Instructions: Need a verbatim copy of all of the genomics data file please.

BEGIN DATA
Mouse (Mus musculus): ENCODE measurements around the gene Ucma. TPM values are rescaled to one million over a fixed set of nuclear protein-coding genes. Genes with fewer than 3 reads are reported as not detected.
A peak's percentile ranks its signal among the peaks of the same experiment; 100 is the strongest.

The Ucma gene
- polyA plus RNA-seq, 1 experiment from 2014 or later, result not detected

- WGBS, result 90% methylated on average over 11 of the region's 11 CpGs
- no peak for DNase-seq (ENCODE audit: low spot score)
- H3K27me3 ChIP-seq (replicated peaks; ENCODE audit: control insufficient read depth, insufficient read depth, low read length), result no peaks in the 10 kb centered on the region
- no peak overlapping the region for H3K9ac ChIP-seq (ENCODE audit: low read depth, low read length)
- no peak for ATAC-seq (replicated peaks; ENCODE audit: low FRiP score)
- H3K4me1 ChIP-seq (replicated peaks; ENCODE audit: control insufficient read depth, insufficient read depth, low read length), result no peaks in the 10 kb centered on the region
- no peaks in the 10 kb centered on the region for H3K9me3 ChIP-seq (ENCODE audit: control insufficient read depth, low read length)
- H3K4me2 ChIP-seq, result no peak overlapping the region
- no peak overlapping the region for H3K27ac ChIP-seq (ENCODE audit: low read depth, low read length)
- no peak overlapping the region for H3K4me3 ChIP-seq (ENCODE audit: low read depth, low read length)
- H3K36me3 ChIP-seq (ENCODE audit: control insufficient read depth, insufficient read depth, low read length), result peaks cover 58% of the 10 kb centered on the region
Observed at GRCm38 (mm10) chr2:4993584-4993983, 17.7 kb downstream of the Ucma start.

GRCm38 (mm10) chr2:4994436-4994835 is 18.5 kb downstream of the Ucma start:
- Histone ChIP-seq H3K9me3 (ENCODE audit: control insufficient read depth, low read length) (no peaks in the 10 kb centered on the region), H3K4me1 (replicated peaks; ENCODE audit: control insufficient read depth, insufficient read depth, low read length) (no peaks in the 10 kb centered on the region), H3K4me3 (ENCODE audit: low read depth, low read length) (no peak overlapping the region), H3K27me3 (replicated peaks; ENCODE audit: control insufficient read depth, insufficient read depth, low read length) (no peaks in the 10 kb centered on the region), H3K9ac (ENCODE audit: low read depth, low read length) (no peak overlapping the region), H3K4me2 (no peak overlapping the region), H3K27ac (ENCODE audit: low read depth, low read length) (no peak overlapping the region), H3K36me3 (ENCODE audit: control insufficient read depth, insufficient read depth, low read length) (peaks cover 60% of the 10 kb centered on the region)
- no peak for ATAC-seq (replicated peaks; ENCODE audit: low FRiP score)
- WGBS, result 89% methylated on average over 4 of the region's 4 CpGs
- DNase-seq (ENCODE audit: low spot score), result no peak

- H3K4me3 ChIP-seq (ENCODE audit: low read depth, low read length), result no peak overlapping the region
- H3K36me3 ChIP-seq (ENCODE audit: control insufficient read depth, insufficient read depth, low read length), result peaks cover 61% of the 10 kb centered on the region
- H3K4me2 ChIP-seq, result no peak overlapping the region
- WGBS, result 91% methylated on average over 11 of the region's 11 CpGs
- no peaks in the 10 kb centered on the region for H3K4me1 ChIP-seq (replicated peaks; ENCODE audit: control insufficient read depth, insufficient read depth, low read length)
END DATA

Mouse (Mus musculus): ENCODE measurements around the gene Ucma. TPM values are rescaled to one million over a fixed set of nuclear protein-coding genes. Genes with fewer than 3 reads are reported as not detected.
A peak's percentile ranks its signal among the peaks of the same experiment; 100 is the strongest.

The Ucma gene
- polyA plus RNA-seq, 1 experiment from 2014 or later, result not detected

- WGBS, result 90% methylated on average over 11 of the region's 11 CpGs
- no peak for DNase-seq (ENCODE audit: low spot score)
- H3K27me3 ChIP-seq (replicated peaks; ENCODE audit: control insufficient read depth, insufficient read depth, low read length), result no peaks in the 10 kb centered on the region
- no peak overlapping the region for H3K9ac ChIP-seq (ENCODE audit: low read depth, low read length)
- no peak for ATAC-seq (replicated peaks; ENCODE audit: low FRiP score)
- H3K4me1 ChIP-seq (replicated peaks; ENCODE audit: control insufficient read depth, insufficient read depth, low read length), result no peaks in the 10 kb centered on the region
- no peaks in the 10 kb centered on the region for H3K9me3 ChIP-seq (ENCODE audit: control insufficient read depth, low read length)
- H3K4me2 ChIP-seq, result no peak overlapping the region
- no peak overlapping the region for H3K27ac ChIP-seq (ENCODE audit: low read depth, low read length)
- no peak overlapping the region for H3K4me3 ChIP-seq (ENCODE audit: low read depth, low read length)
- H3K36me3 ChIP-seq (ENCODE audit: control insufficient read depth, insufficient read depth, low read length), result peaks cover 58% of the 10 kb centered on the region
Observed at GRCm38 (mm10) chr2:4993584-4993983, 17.7 kb downstream of the Ucma start.

GRCm38 (mm10) chr2:4994436-4994835 is 18.5 kb downstream of the Ucma start:
- Histone ChIP-seq H3K9me3 (ENCODE audit: control insufficient read depth, low read length) (no peaks in the 10 kb centered on the region), H3K4me1 (replicated peaks; ENCODE audit: control insufficient read depth, insufficient read depth, low read length) (no peaks in the 10 kb centered on the region), H3K4me3 (ENCODE audit: low read depth, low read length) (no peak overlapping the region), H3K27me3 (replicated peaks; ENCODE audit: control insufficient read depth, insufficient read depth, low read length) (no peaks in the 10 kb centered on the region), H3K9ac (ENCODE audit: low read depth, low read length) (no peak overlapping the region), H3K4me2 (no peak overlapping the region), H3K27ac (ENCODE audit: low read depth, low read length) (no peak overlapping the region), H3K36me3 (ENCODE audit: control insufficient read depth, insufficient read depth, low read length) (peaks cover 60% of the 10 kb centered on the region)
- no peak for ATAC-seq (replicated peaks; ENCODE audit: low FRiP score)
- WGBS, result 89% methylated on average over 4 of the region's 4 CpGs
- DNase-seq (ENCODE audit: low spot score), result no peak

- H3K4me3 ChIP-seq (ENCODE audit: low read depth, low read length), result no peak overlapping the region
- H3K36me3 ChIP-seq (ENCODE audit: control insufficient read depth, insufficient read depth, low read length), result peaks cover 61% of the 10 kb centered on the region
- H3K4me2 ChIP-seq, result no peak overlapping the region
- WGBS, result 91% methylated on average over 11 of the region's 11 CpGs
- no peaks in the 10 kb centered on the region for H3K4me1 ChIP-seq (replicated peaks; ENCODE audit: control insufficient read depth, insufficient read depth, low read length)